Indifference to death is the supreme claim of a successful moral theory. Mortality, the biblical threescore and ten years we are given on this earth, is and was the human condition for the ancients and the moderns. Transcendence of mortality therefore becomes a categorical imperative for any moral theory to attain success.
At a recent alumni dinner where there were a number of attorneys, i asked some of my colleagues around the table if they had given any thought to the afterlife. Most of the people at the table looked at me as if I had landed from another planet. I pressed the point, and asked, you get ready for trials, but what about the ultimate trial, the final trial, the final judgment in the life to come? Don’t you want to be ready for that? Again, blank faces and almost no thought given to the concept in the slightest. I found this interesting, and wanted to give it some thought. This essay was the result.
Maybe this is what is wrong with the legal profession today. Lots of ethics courses, but no courses as to the essence of ethical thought–the soul and its salvation. And yet Plato and Aristotle, especially Plato, write about the soul, about lawyers and the salvation of the soul in the life to come, and about ethics, almost to the exclusion of all else. And of course, Christianity absorbs Plato through neo-Platonism, and a lot of Aristotle too. So have we forgotten everything we learned back at the dawn of Western thought? Have we forgotten that you can’t take it with you, to paraphrase a famous play we used to read in prep school? That a rich man will find it harder to get into heaven than a camel to pass through the eye of a needle? That Lazarus will be by God’s side while the rich man will be burning from thirst in hell? Have we forgotten all of this in our search for worldly rewards?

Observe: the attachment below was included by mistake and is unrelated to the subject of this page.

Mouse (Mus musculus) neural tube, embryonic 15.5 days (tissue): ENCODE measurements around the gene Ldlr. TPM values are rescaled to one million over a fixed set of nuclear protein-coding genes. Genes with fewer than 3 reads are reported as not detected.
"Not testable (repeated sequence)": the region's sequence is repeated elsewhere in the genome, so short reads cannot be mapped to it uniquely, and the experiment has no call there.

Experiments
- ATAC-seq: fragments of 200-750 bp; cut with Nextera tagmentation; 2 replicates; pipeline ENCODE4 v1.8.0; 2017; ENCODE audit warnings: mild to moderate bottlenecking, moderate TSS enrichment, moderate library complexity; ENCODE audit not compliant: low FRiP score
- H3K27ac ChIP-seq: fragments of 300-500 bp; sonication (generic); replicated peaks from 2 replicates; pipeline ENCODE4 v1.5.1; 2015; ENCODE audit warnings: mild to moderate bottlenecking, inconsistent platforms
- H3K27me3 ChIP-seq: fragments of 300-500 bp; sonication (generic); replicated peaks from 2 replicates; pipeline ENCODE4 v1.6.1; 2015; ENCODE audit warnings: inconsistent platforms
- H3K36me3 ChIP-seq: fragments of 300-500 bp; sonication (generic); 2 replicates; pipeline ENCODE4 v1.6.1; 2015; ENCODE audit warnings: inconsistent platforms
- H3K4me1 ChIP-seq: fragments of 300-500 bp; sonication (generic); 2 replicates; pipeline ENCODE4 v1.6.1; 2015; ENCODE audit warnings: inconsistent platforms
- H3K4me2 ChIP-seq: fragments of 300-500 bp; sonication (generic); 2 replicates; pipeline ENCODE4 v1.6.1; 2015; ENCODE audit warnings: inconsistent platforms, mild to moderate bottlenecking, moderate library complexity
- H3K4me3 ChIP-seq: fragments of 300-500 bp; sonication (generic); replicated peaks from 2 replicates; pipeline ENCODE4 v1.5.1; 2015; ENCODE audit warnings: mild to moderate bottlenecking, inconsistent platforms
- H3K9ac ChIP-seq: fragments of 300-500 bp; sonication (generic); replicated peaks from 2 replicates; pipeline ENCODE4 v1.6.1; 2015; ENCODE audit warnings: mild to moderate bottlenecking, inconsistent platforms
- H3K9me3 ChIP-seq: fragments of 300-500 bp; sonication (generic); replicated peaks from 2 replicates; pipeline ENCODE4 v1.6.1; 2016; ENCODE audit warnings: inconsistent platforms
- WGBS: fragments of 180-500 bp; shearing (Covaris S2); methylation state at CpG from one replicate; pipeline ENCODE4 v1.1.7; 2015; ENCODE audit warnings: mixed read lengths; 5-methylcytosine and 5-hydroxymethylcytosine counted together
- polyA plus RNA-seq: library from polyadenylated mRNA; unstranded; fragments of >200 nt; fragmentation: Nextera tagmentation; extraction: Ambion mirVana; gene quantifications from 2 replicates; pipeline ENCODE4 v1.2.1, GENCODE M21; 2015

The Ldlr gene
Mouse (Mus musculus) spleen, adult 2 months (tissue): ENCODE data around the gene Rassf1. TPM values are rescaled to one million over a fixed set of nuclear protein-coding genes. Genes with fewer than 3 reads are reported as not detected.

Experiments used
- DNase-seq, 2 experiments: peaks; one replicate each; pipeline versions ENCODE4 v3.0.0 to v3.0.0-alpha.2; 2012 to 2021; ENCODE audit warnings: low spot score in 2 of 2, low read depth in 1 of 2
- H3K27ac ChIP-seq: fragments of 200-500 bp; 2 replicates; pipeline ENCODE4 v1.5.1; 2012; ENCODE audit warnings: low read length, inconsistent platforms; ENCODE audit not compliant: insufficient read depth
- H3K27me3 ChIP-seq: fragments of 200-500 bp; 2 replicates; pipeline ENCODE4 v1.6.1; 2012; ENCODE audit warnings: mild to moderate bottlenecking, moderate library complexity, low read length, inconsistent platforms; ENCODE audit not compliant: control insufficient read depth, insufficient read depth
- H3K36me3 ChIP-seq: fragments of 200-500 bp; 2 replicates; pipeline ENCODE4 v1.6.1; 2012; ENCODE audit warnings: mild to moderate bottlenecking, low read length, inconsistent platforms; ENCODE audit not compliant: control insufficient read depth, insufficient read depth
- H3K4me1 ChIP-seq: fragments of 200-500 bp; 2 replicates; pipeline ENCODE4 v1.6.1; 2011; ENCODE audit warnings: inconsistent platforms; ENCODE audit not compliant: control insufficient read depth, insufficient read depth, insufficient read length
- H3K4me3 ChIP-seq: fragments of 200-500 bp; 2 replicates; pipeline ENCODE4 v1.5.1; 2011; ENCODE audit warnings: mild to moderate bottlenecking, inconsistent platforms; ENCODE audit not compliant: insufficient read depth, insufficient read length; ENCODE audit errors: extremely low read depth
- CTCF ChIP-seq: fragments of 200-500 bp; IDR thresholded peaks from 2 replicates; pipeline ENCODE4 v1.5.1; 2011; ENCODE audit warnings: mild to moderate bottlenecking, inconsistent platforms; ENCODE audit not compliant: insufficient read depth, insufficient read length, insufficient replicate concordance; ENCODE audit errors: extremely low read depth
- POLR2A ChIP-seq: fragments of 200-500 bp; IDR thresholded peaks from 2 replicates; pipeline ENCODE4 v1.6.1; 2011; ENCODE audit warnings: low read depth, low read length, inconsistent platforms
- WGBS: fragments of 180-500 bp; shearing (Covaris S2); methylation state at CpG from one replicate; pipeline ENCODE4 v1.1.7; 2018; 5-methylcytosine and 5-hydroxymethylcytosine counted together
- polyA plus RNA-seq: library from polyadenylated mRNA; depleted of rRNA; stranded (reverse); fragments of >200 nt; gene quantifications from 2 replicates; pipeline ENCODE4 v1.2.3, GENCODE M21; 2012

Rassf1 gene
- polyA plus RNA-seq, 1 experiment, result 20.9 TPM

I assume we all agree here that Bernie Madoff is definitely going to hell, but we’re not sure what level of Dante’s Inferno he’s being assigned at present.
So here are a few comments on four ethical systems that have given plenty of thought on this matter, and incidentally, most every lawyer in the greco-roman world was at the very least, a stoic or a christian.
Characteristically convergent in the three moral systems of Stoicism, Spartanism and Samurai/Bushido is the conquest of death through roughly parallel means. Christianity in its neo-platonic formulation through the Hellenistic church fathers, starting with Clement of Alexandria and running through the Greek Church Fathers, St. Basil of Caesarea, St. Gregory of Nazianzen, St. Gregory of Nyssa and St. John Chrystostomos, and finding its eventual final expression in St. Augustine, a much later Latin church father, also conquers death as well.